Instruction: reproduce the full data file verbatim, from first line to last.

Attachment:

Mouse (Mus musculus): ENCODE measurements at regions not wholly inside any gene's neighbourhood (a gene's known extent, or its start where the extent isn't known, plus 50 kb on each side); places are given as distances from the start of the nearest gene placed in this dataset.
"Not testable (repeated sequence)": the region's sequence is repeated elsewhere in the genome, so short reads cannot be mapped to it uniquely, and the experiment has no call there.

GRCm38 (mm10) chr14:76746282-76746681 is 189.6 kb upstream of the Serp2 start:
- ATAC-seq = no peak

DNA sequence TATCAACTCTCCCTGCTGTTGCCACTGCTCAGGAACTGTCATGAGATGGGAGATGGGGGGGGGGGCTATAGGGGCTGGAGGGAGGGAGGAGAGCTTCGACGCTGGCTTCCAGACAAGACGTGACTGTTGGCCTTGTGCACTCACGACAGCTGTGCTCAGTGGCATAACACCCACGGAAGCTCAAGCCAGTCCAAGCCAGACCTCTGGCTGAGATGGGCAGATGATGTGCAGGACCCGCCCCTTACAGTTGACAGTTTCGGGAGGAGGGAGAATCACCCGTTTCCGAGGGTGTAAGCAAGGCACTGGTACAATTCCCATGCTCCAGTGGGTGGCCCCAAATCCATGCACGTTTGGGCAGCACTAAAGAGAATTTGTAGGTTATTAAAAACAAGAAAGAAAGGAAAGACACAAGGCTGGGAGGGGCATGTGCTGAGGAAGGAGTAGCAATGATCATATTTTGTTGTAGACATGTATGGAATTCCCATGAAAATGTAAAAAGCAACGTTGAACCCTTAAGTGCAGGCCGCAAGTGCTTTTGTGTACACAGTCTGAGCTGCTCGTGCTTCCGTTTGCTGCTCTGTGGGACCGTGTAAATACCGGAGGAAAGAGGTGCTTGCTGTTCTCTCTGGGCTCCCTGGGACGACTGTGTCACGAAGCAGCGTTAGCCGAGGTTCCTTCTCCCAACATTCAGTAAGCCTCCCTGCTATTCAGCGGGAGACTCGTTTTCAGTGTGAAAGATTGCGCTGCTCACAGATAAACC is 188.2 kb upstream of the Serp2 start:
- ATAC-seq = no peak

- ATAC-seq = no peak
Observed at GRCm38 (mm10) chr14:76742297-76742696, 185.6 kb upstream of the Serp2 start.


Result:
Mouse (Mus musculus): ENCODE measurements at regions not wholly inside any gene's neighbourhood (a gene's known extent, or its start where the extent isn't known, plus 50 kb on each side); places are given as distances from the start of the nearest gene placed in this dataset.
"Not testable (repeated sequence)": the region's sequence is repeated elsewhere in the genome, so short reads cannot be mapped to it uniquely, and the experiment has no call there.

GRCm38 (mm10) chr14:76746282-76746681 is 189.6 kb upstream of the Serp2 start:
- ATAC-seq = no peak

DNA sequence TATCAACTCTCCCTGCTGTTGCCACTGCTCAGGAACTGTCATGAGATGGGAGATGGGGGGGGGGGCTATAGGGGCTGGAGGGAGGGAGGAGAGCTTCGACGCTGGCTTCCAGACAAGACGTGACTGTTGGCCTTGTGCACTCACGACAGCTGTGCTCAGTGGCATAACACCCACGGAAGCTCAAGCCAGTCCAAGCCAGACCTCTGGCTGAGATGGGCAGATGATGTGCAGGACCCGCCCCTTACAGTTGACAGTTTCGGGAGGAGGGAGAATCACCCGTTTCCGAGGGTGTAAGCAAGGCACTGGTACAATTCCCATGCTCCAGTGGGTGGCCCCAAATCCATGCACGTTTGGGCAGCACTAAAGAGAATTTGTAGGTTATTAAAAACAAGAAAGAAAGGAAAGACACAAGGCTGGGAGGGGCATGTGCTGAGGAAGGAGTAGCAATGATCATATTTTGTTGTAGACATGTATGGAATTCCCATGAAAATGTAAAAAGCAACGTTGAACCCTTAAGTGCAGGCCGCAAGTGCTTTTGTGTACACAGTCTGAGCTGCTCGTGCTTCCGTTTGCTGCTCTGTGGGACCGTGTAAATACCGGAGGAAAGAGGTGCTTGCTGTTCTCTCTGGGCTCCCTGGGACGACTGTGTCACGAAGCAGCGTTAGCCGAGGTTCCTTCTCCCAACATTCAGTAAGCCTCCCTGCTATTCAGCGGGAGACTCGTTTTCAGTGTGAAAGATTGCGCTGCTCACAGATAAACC is 188.2 kb upstream of the Serp2 start:
- ATAC-seq = no peak

- ATAC-seq = no peak
Observed at GRCm38 (mm10) chr14:76742297-76742696, 185.6 kb upstream of the Serp2 start.